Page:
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The soft drinks market has not ignored the global economic slowdown. Manufacturers are facing flattening population growth in developed markets - including Europe - whilst growth is coming from the developing world including newer markets such as Africa, India and China and the other BRIC markets.
Other macro trends include governmental actions such as those recently seen in New York with the limiting of serving sizes of sugar-sweetened beverages, and consumers now starting to demand that manufacturers tread lightly on the planet and conduct business in a socially responsible way.
The result of this has been the major brands attempting to identify ways of planning for a sluggish economy, but simultaneously understanding the past and predicting what will happen in the future.
In anticipation of these trends what we are simultaneously seeing is a revolution in technology and communication. How consumers obtain information, plan, shop and provide feedback to brands in both developed and developing markets is dramatically different compared to just five years ago.
The most savvy brands will realise that this causes both challenges and opportunities to plan integrated marketing communications that connect with consumers in all aspects of their lives. Adapting to and leveraging this change to build today and tomorrow’s brand relationships are an important component to overcoming the societal pressures that follow the industry around.
These consumer relationships look very different than they did just a few years ago. For example, Facebook fan pages provide brand marketers millions of new ‘eyeballs’. These consumers are very engaged with the brands in a two-way conversation, tapping the thoughts of the most active and potentially influential consumers and providing opportunities for co-creation of new brand propositions.
We are also seeing innovation in integrated marketing communication efforts. For example, Coca-Cola leveraged their online rewards site - Coke Zone - as a platform for promoting the Olympics and their brands. They created a ‘Move to the Beat’ campaign featuring musical content celebrating global athletes and their crafts, delivered by artists relevant to the younger generation. The musical content is delivered across their online platforms as well as public platforms such as YouTube. Within the Olympic Pavilion, Coke created the Coca-Cola Beatbox, which allowed visitors to interact with a large structure to re-mix sounds to create a deeper Olympics and brand experience, all wrapped around the ‘Move to the Beat’ campaign.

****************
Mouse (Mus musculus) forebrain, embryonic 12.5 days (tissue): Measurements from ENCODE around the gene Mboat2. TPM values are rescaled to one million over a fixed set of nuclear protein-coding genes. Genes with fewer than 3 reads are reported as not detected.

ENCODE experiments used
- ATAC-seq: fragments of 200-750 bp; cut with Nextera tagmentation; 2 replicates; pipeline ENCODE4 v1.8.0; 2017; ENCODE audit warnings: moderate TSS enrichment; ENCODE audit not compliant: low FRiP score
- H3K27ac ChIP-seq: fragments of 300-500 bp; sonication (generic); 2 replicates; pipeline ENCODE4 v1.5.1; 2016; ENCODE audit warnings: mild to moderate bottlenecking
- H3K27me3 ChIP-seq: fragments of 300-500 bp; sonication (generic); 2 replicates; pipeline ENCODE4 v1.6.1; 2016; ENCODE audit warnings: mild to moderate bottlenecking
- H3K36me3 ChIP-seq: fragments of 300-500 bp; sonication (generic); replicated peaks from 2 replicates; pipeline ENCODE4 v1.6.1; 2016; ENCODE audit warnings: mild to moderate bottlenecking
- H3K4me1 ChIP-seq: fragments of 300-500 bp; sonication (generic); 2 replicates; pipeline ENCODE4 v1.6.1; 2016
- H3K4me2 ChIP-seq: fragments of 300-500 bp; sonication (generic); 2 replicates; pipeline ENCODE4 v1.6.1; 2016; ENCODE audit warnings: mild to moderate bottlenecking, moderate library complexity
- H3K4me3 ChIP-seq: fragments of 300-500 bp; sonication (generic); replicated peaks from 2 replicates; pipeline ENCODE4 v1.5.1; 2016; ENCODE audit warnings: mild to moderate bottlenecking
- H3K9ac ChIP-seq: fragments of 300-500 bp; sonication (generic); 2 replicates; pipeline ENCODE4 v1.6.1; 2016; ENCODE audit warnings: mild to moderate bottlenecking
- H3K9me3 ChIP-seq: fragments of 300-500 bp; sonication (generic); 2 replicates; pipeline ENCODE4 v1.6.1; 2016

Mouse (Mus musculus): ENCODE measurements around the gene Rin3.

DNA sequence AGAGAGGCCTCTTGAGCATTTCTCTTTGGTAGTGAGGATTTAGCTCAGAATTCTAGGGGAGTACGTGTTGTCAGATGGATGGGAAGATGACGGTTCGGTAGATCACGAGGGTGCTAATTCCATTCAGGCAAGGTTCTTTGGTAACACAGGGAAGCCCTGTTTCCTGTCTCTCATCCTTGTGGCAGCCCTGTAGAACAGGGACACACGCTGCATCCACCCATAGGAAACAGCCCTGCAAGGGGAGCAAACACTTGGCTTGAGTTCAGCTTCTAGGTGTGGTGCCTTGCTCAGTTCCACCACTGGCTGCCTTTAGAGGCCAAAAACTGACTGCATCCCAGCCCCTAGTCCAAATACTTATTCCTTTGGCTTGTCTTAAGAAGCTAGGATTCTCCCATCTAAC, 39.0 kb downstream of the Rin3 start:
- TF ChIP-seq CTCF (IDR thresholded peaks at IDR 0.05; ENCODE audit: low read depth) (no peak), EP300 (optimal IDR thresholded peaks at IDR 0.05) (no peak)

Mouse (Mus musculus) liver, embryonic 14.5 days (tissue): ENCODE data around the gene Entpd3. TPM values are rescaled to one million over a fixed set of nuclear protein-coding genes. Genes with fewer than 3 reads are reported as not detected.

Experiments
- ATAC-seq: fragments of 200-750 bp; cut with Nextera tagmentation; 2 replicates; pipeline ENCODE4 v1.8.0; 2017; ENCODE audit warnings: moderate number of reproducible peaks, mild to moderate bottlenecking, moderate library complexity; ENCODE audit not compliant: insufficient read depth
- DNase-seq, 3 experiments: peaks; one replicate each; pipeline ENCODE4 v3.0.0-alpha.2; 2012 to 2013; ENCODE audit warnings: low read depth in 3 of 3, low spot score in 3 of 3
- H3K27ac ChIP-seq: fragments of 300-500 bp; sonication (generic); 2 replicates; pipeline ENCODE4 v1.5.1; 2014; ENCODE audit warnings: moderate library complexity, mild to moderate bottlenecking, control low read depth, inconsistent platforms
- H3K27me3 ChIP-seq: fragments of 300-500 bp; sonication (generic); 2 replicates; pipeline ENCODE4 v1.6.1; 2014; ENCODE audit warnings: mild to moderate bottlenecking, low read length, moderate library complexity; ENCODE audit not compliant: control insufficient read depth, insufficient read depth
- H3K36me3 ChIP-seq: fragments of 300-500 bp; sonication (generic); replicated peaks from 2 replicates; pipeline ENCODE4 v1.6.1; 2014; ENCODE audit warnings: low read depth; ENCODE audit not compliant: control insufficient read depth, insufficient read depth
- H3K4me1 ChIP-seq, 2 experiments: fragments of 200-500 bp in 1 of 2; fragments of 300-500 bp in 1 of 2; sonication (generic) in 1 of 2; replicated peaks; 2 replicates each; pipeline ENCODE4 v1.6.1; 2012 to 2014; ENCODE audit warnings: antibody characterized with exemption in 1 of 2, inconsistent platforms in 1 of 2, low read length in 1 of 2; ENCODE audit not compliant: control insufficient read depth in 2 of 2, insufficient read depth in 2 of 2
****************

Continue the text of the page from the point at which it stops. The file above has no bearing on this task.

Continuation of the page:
This is where consumer insights really come into their own for soft drinks brands. It means that we are able to develop innovation platforms and a roll-out plan that helps our clients set strategy many years in advance.
In addition to how they communicate with fans, the market is also diversifying to consumer feedback and needs. New formulations and sugar alternatives are spurring the creation of new mega-brands and line extensions in developed markets. Big brands are able to capitalise on their deep equities and move beyond a reputation of stodginess by creating brand experiences that are more relevant to today’s consumer.
The world is seeing a growing middle class, which has more discretionary income for things like soft drinks that were once considered luxuries. Brands are also seeing opportunity and volume growth in away-from-home channels that widely broaden the available distribution. To better control costs, distribution and marketing efforts, the market is seeing an increase in vertical integration with manufacturers merging with bottling partners.
The key to doing this successfully is to show that you understand the brand purchase journey in a digital and non-digital world - from word of mouth, through advertising exposure, online and offline shopping behaviour, impacts at the point of sale, brand experience and communication back to the brand.
With so many new segments being added to the soft drinks market every day - most notably flavoured water and energy drinks - the key to achieving this value-add is the ability and emphasis on looking at the customer journey in an integrated way. This is particularly important in a market that is seeing so much shift and requires an ongoing diversification of the product portfolio.
This article was originally published here on Research-Live as part of its January 2013 edition of Research Magazine.
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